Many times, it seems I am misunderstood. But am I? Am I really? A lot's riding on the question, so it bears scrutiny. And when the answer comes, you can just about bet it will bear repeating. But how to go about it? How is a question like this investigated?
The simplest way is the most obvious: I will say something - in English, to make the results fair - and it will be up to you readers to either misunderstand me, therefore proving the necessity of my investigation into this issue, or understand me, vindicating me, and putting all these doubters and low whisperers to shame. Making them stew in the invalidity of their baseless accusations thrown around like so much used newspaper! But what to say? What sort of statement would be most suited to use as grist for an investigation like this?
Some might say: a plain statement. Come out straight and plain, with a simple declaration of claimed fact. But then we get into contentious ground. What fact? How was the fact chosen? How do we know it is in fact a fact? What are the bases for our judgment that the fact is factual? And again, the very choice of which fact introduces the specter of new bias: not all facts are to everyone's liking. Is this a good fact or a bad fact? In whose view? By what moral metric? How is that sustained - with reference to an infinitely-arguable supernatural, or with recourse to one of many possible and often mutually-conflicting systems of ethical philosophy? As we can see, a plain statement of fact has the potential to raise more questions than answers.
Which is why some might say: go with a question. Leave it open-ended. Let the reader interpret the question as they choose! So long as their interpretation can be supported from within the text, they should be free to answer according to their own interpretation of what those words asked. And by their answer, we will be able to see whether or not some critical misunderstanding has occurred.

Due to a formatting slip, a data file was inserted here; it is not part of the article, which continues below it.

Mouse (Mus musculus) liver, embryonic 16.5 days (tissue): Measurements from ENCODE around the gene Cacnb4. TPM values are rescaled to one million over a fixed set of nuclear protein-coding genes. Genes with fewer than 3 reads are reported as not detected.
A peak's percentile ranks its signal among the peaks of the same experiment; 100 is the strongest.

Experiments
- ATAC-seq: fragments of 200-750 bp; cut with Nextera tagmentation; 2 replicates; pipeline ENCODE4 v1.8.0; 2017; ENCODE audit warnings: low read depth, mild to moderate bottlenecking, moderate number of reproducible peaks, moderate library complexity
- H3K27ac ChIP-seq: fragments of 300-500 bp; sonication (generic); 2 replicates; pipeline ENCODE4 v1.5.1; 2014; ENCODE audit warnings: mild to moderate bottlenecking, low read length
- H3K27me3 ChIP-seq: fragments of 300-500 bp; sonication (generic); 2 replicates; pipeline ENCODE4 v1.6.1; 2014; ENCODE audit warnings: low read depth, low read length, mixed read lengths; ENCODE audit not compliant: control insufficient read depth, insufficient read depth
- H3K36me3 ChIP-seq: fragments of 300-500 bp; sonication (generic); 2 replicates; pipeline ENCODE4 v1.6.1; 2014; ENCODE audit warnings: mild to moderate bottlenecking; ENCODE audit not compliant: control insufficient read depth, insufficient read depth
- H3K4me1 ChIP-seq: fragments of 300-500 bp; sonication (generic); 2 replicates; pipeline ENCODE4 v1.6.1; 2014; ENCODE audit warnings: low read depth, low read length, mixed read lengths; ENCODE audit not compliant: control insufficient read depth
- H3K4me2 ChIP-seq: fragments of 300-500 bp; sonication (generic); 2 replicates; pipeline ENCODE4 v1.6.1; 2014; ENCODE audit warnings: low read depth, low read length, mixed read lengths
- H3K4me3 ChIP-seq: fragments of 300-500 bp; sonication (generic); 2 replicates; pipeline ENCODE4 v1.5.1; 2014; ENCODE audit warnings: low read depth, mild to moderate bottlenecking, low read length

Which will give us our answer. But will that answer be sufficient? Suppose the answer comes back negative. No misunderstanding at any detectable level. Does this provide any assurances against future misunderstanding? It's arguable. And what if the answer comes back yes? "Misunderstanding detected!" Scramble the jets, what's our game plan to deal with THAT? Are we ready for that eventuality? Are we ready to hear the answer we don't want?
If not, then maybe we should consider whether we're even ready to ask the question. Or make the statement, depending. Maybe we should just admit that too many questions have already been asked; too many statements have already been made. To proceed any further would simply stack the deck - in favor of a "no" result, if the statements and questions thus far have been clear, but in favor of the dreaded "yes" result if not. Am I really ready to know?
I don't know. I honestly don't know.
Can a person be ready to know if they don't already know? Is knowledge prerequisite to understanding? How can there be understanding before knowledge? And absent some understanding of what we're up against, how can readiness be any more than a self-delusion?
Whether it can or it can't, I'm on pins and needles here, kind of!